Assassin’s Creed Franchise Had Its Best Sales Year Ever in 2020 - NewsWilliam D'Angelo , posted on 11 May 2021 / 1,286 Views
Ubisoft CEO Yves Guillemot during the Ubisoft earnings call earlier today announced the Assassin's Creed franchise had its best sales year ever in the fiscal year that ended March 31, 2021. Total revenue for the series was up 50 percent compared to the previous record that was set in the 2012 to 2013 fiscal year, which ended in March 2013.
Assassin's Creed Valhalla set a franchise record with more units sold in its first week than any other entry in the series.
Guillemot revealed that "Valhalla did a great job" and the Assassin's Creed "back catalogue was also extremely powerful."
Assassin’s Creed 3 still holds the record in terms of franchise unit sales during a launch quarter. However, Assassin’s Creed Valhalla launched later on November 10, 2020, while Assassin’s Creed 3 had launched on October 30, 2012. Assassin’s Creed 3 had shipped 12 million units by December 2012.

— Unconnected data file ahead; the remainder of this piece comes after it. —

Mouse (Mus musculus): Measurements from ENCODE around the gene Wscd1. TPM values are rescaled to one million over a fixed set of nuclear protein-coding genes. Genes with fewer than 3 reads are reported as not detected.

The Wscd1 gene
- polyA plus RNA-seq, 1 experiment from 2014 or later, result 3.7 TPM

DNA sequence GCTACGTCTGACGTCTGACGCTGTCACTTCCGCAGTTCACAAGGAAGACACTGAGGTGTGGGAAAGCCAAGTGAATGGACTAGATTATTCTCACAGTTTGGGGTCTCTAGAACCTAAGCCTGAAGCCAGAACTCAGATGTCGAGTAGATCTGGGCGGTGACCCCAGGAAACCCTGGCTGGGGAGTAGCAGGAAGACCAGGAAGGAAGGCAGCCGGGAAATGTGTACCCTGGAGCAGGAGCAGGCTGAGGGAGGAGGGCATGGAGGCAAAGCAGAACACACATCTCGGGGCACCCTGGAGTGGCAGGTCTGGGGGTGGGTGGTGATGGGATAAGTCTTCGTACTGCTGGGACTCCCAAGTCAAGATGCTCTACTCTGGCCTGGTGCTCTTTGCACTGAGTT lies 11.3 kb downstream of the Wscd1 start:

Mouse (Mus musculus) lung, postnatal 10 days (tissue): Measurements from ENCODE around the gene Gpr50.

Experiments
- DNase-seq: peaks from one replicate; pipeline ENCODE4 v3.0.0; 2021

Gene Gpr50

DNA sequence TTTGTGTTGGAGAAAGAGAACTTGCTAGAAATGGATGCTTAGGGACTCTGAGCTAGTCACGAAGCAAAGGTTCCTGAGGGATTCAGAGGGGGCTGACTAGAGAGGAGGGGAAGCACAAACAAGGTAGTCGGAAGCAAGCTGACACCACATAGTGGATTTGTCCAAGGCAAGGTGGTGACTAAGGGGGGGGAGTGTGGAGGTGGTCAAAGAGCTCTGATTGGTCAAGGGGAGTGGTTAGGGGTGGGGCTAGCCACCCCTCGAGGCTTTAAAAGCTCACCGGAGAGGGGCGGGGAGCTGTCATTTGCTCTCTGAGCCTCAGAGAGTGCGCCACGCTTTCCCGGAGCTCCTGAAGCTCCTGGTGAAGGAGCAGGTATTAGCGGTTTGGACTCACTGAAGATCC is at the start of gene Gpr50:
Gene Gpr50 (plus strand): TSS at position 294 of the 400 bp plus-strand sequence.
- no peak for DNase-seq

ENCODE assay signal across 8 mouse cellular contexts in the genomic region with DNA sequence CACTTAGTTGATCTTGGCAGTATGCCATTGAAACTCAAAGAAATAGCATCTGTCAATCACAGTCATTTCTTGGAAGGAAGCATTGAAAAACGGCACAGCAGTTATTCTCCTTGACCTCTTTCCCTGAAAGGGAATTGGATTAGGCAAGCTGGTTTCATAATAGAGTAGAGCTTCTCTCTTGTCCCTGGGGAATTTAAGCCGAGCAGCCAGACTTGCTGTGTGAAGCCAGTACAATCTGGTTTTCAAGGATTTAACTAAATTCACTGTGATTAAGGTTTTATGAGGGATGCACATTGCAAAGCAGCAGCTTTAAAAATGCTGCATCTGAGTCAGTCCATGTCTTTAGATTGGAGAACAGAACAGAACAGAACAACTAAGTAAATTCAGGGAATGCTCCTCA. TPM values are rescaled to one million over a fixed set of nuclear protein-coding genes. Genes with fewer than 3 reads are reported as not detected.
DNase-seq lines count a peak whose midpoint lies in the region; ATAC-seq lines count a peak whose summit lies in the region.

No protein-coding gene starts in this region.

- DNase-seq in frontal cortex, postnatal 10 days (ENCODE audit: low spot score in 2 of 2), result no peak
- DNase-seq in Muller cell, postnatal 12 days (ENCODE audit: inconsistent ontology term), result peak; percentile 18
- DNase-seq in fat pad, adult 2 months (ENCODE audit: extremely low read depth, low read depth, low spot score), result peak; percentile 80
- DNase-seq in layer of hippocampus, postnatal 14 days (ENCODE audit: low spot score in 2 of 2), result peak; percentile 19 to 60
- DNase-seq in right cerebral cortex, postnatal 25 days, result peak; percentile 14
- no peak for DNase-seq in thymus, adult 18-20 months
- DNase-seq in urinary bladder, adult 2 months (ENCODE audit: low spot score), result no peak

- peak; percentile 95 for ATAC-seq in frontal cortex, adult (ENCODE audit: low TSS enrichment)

Ubisoft chief financial officer Frederick Duguet added, "What we see with Assassin’s Creed is that we have a fantastic recipe and that’s why we decided to expand the post-launch programme to make it the biggest, longest, strongest that we have ever had on the franchise.
"So we are really going for a great transformation and building on the RPG recipe, and on strong playtime, so that’s what we see for the franchise as a focus in the short-term, notably in fiscal 22 and beyond, but also we are building a very strong rung-up for the next five years for that brand."
A life-long and avid gamer, William D'Angelo was first introduced to VGChartz in 2007. After years of supporting the site, he was brought on in 2010 as a junior analyst, working his way up to lead analyst in 2012. He has expanded his involvement in the gaming community by producing content on his own YouTube channel and Twitch channel dedicated to gaming Let's Plays and tutorials. You can contact the author at email@example.com or on Twitter @TrunksWD.
Great! Now if only Ubisoft had prioritized fixing the game initially instead of really honing in on microtransactions after launch